Epigenetic mechanisms control many normal and diseased state processes. In this proposal we will use herpes simplex virus 1 (HSV-1) as a probe of the epigenetic mechanisms operative in normal and diseased oral epithelial cells.
Our specific aims are: 1. To define the mechanisms of epigenetic regulation of HSV-1 gene expression in normal oral keratinocytes. We will first define the baseline mechanisms of epigenetic regulation of HSV gene expression in immortalized normal human oral keratinocytes (NOK cells), define the kinetics of chromatin and heterochromatin association with viral lytic genes in oral keratinocytes, define the host chromatin factors that positively and negatively regulate viral gene expression in NOK cells, and test the ability of drugs that target chromatin factors to synergize with traditional herpesviral drugs. 2. Test the hypothesis that HSV-1 infection can be used as a probe of epigenetic mechanisms in different oral disease states. Epigenetic mechanisms are altered in HIV-infected oral epithelial cells, in anti-retroviral treated cells, and in tumor cells. We have found that HSV-1 infection can be used as a probe of osteosarcoma cells to identify novel epigenetic mechanisms that are operative in these cells. Therefore, we will test if HSV-1 infection can identify altered epigenetic mechanisms in diseased oral cells. In this Aim we will define the epigenetic mechanisms in oral epithelial cells from HIV+/anti-retroviral treated individuals versus HIV- individuals and in oral epithelial cells treatd with HIV protease inhibitors, and define the epigenetic mechanisms operative in oral tumor cells. 3. To define the effect of oral disease states on IFI16 nuclear sensing of HSV DNA. We have shown that in normal human cells including oral keratinocytes that the nuclear IFI16 DNA sensor is required for induction of IFN-? and interferon-stimulated genes and for host silencing of HSV IE. In this Aim we will determine if IFI16 sensing of HSV DNA is altered in oral keratinocytes from HIV+/anti-retroviral treated individuals versus HIV- individuals, and in oral epithelial cells treated with HIV protease inhibitors. In this aim we will determine if IFI16 sensig of HSV-1 DNA is altered in oral tumor cells. These studies on epigenetic regulation of HSV-1 gene expression have the potential of defining new mechanisms of viral infection and disease in oral epithelial cells and new antiviral strategies. Furthermore, the studies will provide new mechanisms for identifying oncogenic mechanisms and therapies for oral cancers.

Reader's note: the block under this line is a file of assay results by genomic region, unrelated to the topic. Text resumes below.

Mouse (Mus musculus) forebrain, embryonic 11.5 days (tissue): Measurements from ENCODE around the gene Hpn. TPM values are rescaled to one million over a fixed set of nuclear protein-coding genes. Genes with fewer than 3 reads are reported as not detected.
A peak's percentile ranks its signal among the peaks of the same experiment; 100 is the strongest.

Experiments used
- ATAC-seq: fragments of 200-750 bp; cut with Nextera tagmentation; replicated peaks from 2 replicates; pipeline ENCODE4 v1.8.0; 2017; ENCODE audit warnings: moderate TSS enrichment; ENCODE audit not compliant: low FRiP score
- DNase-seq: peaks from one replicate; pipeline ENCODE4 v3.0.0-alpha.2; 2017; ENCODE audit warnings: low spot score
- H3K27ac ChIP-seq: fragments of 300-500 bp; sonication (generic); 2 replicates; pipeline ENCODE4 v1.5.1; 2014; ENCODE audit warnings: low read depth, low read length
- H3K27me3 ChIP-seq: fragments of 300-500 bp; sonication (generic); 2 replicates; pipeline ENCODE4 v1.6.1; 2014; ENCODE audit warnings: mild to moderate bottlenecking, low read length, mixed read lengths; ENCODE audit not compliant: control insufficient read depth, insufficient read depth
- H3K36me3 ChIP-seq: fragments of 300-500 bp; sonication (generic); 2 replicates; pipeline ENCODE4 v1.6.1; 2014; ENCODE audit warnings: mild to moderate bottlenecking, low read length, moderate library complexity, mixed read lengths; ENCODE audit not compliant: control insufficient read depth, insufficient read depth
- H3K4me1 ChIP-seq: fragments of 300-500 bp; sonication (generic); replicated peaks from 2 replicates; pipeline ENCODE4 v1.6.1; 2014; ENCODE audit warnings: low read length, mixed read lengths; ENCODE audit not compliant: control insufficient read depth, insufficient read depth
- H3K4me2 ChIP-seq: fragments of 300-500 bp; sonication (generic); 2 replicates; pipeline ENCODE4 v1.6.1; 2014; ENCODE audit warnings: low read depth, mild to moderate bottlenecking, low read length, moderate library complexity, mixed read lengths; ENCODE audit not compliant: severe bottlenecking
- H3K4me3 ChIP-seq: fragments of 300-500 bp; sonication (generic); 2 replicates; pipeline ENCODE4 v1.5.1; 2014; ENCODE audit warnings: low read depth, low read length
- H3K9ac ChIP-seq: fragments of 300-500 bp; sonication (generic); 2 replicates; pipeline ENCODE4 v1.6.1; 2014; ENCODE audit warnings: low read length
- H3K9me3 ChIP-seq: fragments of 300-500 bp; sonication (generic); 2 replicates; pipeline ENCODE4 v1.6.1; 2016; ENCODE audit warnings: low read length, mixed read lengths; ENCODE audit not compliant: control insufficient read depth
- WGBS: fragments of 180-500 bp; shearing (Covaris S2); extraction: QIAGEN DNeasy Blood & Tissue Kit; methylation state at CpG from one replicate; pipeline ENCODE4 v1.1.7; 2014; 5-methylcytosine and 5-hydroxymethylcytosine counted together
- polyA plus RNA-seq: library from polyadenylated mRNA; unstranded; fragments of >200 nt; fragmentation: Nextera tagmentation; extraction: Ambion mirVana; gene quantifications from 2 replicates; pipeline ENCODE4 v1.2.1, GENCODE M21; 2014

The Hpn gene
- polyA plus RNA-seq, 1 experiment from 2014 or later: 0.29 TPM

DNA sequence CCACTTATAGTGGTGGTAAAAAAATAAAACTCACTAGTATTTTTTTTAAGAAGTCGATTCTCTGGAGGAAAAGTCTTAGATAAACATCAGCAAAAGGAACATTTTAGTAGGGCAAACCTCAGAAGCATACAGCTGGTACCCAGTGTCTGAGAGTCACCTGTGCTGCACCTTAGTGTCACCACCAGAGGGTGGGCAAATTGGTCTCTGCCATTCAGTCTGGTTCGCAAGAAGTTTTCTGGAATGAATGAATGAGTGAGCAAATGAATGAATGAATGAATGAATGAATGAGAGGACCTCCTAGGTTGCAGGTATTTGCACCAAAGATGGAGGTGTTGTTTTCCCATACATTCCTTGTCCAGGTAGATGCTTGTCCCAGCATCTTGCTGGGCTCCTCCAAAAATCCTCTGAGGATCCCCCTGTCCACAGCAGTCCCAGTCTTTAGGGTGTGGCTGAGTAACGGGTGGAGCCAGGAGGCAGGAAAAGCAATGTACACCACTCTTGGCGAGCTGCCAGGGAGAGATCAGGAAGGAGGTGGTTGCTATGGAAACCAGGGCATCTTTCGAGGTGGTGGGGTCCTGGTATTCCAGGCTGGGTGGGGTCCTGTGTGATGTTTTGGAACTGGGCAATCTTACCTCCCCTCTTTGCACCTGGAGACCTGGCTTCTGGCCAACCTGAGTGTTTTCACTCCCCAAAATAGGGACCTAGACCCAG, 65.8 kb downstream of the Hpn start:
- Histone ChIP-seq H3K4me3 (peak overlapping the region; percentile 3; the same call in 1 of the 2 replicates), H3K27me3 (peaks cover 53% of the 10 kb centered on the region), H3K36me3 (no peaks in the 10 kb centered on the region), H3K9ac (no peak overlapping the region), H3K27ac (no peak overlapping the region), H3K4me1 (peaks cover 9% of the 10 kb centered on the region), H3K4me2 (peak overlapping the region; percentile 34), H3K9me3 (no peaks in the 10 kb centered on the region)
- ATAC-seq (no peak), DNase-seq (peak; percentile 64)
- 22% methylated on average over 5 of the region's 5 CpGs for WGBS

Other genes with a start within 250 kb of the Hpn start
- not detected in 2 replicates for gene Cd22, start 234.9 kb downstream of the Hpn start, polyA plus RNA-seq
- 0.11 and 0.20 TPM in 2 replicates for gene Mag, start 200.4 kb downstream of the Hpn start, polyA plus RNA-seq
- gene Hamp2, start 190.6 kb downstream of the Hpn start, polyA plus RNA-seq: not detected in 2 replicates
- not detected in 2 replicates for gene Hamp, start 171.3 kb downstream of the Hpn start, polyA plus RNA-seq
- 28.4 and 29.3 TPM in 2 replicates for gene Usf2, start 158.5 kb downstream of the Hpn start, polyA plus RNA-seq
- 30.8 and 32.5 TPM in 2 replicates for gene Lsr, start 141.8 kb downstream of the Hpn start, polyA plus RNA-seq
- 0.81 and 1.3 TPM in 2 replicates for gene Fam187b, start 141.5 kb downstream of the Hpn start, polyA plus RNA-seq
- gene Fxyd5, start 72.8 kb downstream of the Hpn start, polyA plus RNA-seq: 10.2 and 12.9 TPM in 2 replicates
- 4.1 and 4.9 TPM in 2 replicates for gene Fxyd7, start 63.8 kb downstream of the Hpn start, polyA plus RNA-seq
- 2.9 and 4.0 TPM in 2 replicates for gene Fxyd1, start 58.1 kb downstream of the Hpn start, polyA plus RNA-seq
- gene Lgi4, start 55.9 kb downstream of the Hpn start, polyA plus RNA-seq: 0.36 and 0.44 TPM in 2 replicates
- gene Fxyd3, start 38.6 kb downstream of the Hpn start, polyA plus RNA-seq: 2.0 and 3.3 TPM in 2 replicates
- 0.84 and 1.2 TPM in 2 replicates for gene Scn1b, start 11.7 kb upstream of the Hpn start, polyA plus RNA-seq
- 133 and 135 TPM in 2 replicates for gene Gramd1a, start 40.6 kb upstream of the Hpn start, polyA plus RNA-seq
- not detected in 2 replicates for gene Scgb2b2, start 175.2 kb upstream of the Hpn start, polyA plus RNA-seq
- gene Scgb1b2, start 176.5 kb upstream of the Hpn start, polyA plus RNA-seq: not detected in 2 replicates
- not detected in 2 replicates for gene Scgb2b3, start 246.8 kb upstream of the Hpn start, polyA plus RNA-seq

Public Health Relevance

These studies on epigenetic regulation of HSV-1 gene expression have the potential of defining new mechanisms of viral infection and disease in oral epithelial cells and new antiviral strategies for antiviral therapy of oral infections. Furthermore the studies will provide new mechanisms for identifying oncogenic mechanisms and therapies for oral cancers.

Agency
National Institute of Health (NIH)
Institute
National Institute of Dental & Craniofacial Research (NIDCR)
Type
High Priority, Short Term Project Award (R56)
Project #
5R56DE023909-02
Application #
8739283
Study Section
Special Emphasis Panel (ZDE1-RK (18))
Program Officer
Rodriguez-Chavez, Isaac R
Project Start
2013-09-21
Project End
2015-08-31
Budget Start
2014-09-01
Budget End
2015-08-31
Support Year
2
Fiscal Year
2014
Total Cost
$411,038
Indirect Cost
$168,538
Name
Harvard Medical School
Department
Microbiology/Immun/Virology
Type
Schools of Medicine
DUNS #
047006379
City
Boston
State
MA
Country
United States
Zip Code
02115